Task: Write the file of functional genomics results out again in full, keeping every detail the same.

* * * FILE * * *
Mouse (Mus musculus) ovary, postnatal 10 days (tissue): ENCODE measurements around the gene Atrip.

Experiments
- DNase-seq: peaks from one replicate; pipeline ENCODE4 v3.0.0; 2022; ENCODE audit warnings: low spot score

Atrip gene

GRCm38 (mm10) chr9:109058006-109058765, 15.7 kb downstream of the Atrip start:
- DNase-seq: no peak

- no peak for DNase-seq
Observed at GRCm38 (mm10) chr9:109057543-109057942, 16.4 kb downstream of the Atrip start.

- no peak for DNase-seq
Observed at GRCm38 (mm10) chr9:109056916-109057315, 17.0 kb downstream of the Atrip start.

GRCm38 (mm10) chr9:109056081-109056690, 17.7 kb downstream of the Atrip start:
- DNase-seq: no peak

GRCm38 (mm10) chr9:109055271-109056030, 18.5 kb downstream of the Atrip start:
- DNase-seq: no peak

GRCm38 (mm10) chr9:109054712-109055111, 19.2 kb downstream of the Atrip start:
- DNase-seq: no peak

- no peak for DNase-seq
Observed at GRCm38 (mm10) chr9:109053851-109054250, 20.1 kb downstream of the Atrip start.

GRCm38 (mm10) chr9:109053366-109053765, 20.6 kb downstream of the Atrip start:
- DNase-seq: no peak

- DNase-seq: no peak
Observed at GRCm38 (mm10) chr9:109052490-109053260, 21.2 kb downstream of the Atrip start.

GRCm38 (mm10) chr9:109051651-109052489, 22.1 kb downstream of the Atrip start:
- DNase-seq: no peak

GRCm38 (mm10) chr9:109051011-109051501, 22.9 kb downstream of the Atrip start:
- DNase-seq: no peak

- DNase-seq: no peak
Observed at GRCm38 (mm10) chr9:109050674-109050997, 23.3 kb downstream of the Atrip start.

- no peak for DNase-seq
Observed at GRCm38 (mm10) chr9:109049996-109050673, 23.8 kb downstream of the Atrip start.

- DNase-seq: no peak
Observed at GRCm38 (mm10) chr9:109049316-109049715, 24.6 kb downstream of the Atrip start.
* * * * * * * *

Mouse (Mus musculus) ovary, postnatal 10 days (tissue): ENCODE measurements around the gene Atrip.

Experiments
- DNase-seq: peaks from one replicate; pipeline ENCODE4 v3.0.0; 2022; ENCODE audit warnings: low spot score

Atrip gene

GRCm38 (mm10) chr9:109058006-109058765, 15.7 kb downstream of the Atrip start:
- DNase-seq: no peak

- no peak for DNase-seq
Observed at GRCm38 (mm10) chr9:109057543-109057942, 16.4 kb downstream of the Atrip start.

- no peak for DNase-seq
Observed at GRCm38 (mm10) chr9:109056916-109057315, 17.0 kb downstream of the Atrip start.

GRCm38 (mm10) chr9:109056081-109056690, 17.7 kb downstream of the Atrip start:
- DNase-seq: no peak

GRCm38 (mm10) chr9:109055271-109056030, 18.5 kb downstream of the Atrip start:
- DNase-seq: no peak

GRCm38 (mm10) chr9:109054712-109055111, 19.2 kb downstream of the Atrip start:
- DNase-seq: no peak

- no peak for DNase-seq
Observed at GRCm38 (mm10) chr9:109053851-109054250, 20.1 kb downstream of the Atrip start.

GRCm38 (mm10) chr9:109053366-109053765, 20.6 kb downstream of the Atrip start:
- DNase-seq: no peak

- DNase-seq: no peak
Observed at GRCm38 (mm10) chr9:109052490-109053260, 21.2 kb downstream of the Atrip start.

GRCm38 (mm10) chr9:109051651-109052489, 22.1 kb downstream of the Atrip start:
- DNase-seq: no peak

GRCm38 (mm10) chr9:109051011-109051501, 22.9 kb downstream of the Atrip start:
- DNase-seq: no peak

- DNase-seq: no peak
Observed at GRCm38 (mm10) chr9:109050674-109050997, 23.3 kb downstream of the Atrip start.

- no peak for DNase-seq
Observed at GRCm38 (mm10) chr9:109049996-109050673, 23.8 kb downstream of the Atrip start.

- DNase-seq: no peak
Observed at GRCm38 (mm10) chr9:109049316-109049715, 24.6 kb downstream of the Atrip start.